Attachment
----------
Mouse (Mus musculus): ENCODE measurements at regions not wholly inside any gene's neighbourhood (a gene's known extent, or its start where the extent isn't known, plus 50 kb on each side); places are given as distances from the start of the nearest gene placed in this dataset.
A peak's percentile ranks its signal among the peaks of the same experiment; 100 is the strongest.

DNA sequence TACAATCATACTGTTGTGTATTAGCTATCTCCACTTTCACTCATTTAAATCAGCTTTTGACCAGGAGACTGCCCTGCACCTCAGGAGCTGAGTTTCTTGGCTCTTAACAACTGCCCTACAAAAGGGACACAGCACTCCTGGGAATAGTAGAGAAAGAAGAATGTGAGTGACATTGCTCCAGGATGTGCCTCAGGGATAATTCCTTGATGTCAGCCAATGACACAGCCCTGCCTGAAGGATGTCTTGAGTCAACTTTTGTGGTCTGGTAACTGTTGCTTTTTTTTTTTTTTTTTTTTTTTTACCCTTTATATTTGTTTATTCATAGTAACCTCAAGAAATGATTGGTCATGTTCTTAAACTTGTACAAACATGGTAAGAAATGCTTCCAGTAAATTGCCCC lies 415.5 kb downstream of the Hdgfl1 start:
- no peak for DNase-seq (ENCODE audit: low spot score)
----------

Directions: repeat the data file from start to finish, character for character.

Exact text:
Mouse (Mus musculus): ENCODE measurements at regions not wholly inside any gene's neighbourhood (a gene's known extent, or its start where the extent isn't known, plus 50 kb on each side); places are given as distances from the start of the nearest gene placed in this dataset.
A peak's percentile ranks its signal among the peaks of the same experiment; 100 is the strongest.

DNA sequence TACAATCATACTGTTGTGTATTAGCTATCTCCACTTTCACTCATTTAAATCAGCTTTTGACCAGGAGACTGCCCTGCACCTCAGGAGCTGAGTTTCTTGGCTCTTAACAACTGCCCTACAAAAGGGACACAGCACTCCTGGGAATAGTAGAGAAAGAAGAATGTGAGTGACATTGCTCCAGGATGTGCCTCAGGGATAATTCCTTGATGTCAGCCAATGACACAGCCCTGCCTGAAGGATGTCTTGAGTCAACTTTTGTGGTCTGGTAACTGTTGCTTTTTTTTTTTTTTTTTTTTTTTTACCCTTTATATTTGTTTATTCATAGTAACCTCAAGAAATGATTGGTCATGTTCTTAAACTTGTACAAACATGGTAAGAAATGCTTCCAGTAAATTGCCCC lies 415.5 kb downstream of the Hdgfl1 start:
- no peak for DNase-seq (ENCODE audit: low spot score)